Encyclopaedic Visions: Scientific Dictionaries and Enlightenment Culture

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Cambridge University Press, 29.03.2001 - 336 Seiten
The eighteenth-century English dictionaries of arts and sciences claimed to contain all knowledge that a person of education should possess. These early encyclopaedias responded to the explosion of information by reducing knowledge to essentials, stressing the need for a coherent account of the sciences, and for some time excluding biography and history. Richard Yeo places these scientific dictionaries in a rich cultural framework of debate that includes the arrangement of knowledge, the Republic of Letters, the Enlightenment public sphere, copyright issues, and the specialisation of science. He discusses dilemmas involved in the quest for knowledge to be both organised and readily available, examining assumptions about the organisation, communication, and control of knowledge in these works. Elegantly illustrated and accessibly written, Encyclopaedic Visions provides a major contribution to Enlightenment studies and the history of ideas in general.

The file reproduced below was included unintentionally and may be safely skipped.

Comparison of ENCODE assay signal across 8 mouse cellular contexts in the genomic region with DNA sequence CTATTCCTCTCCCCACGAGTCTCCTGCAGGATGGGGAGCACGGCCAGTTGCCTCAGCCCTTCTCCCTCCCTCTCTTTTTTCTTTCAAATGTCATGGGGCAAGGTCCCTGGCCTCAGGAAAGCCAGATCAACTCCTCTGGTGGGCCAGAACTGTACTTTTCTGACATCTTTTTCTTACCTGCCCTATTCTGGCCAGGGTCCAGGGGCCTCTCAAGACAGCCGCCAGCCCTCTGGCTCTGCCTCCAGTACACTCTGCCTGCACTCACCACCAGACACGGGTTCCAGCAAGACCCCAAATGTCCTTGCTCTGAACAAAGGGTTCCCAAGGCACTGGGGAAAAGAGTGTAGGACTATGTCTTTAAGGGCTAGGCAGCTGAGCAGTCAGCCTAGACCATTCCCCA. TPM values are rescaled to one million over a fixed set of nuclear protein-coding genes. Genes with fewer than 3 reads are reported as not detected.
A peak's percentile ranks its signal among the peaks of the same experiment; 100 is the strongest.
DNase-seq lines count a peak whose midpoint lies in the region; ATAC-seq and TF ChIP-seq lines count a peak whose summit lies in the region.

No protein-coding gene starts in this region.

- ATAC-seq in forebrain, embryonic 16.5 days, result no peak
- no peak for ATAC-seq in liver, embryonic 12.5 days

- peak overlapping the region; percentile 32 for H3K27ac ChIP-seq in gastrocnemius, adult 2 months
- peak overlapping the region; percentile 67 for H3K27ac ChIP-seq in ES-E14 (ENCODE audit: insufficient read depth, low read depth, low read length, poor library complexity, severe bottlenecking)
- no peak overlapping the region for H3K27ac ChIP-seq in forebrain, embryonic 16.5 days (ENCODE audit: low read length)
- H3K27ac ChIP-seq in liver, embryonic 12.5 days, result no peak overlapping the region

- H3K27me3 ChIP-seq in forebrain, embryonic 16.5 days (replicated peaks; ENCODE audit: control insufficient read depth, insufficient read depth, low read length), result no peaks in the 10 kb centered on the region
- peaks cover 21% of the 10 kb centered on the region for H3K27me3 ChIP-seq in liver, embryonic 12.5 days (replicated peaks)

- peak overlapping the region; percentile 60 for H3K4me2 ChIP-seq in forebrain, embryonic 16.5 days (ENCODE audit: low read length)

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Inhalt

Encyclopaedias in the Republic of Letters
35
Scientific dictionaries and compleat knowledge
59
Containing knowledge
78
From commonplace books to encyclopaedias
101
Ephraim Chambers
120
Communicating the arts and sciences
145
The Encyclopaedia Britannica and the Scottish
170
Copyright and public knowledge
195
Why dedicate an encyclopaedia to a king?
222
ΙΟ Editors and experts
246
Conclusion
277
Bibliography
284
Index
323
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